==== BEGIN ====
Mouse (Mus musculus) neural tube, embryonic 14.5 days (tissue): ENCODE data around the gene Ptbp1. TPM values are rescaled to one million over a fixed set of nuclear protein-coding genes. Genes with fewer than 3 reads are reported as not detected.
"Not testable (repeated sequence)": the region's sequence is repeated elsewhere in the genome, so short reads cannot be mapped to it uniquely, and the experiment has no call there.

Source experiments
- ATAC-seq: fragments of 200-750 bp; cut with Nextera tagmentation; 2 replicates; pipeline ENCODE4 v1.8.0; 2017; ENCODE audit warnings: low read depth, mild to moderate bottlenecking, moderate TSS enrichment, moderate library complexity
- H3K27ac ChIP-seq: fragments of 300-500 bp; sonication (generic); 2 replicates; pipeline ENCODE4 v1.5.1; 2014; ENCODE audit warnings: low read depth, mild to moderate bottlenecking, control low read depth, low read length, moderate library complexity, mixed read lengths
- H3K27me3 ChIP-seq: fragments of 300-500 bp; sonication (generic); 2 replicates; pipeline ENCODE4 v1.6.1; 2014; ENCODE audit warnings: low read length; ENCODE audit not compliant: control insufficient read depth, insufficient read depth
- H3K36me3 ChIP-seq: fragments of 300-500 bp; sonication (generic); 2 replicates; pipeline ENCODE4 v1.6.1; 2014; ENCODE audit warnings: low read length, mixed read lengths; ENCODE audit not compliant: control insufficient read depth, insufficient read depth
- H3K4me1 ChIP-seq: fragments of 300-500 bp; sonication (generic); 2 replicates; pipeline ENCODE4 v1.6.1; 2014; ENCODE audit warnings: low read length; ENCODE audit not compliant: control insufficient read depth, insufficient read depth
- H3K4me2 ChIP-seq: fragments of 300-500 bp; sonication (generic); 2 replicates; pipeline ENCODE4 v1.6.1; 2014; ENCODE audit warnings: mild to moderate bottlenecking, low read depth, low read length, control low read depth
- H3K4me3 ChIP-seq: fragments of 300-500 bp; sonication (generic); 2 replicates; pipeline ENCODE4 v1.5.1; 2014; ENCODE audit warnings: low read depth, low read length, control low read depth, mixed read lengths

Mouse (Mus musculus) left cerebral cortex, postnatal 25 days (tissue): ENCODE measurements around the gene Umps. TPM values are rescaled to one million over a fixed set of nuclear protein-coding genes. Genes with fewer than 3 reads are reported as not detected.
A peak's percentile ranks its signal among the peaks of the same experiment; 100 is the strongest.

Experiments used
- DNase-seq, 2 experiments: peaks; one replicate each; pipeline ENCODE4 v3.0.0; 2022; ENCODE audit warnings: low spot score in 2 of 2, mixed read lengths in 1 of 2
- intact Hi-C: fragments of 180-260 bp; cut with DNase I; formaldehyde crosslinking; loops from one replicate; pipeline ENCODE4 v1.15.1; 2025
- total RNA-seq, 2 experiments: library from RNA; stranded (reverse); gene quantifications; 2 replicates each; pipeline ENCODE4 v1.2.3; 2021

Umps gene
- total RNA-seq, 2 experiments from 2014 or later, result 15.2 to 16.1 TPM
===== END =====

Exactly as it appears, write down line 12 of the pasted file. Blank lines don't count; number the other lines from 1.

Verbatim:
A peak's percentile ranks its signal among the peaks of the same experiment; 100 is the strongest.